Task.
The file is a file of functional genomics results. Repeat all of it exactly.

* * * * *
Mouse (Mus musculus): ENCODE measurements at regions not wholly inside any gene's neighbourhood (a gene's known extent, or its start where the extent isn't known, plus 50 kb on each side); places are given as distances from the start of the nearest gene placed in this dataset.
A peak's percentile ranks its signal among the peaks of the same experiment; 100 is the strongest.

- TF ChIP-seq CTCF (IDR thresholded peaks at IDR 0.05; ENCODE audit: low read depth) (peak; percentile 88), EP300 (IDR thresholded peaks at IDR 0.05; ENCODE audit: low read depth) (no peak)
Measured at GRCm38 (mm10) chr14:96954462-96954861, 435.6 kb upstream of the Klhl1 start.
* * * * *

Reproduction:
Mouse (Mus musculus): ENCODE measurements at regions not wholly inside any gene's neighbourhood (a gene's known extent, or its start where the extent isn't known, plus 50 kb on each side); places are given as distances from the start of the nearest gene placed in this dataset.
A peak's percentile ranks its signal among the peaks of the same experiment; 100 is the strongest.

- TF ChIP-seq CTCF (IDR thresholded peaks at IDR 0.05; ENCODE audit: low read depth) (peak; percentile 88), EP300 (IDR thresholded peaks at IDR 0.05; ENCODE audit: low read depth) (no peak)
Measured at GRCm38 (mm10) chr14:96954462-96954861, 435.6 kb upstream of the Klhl1 start.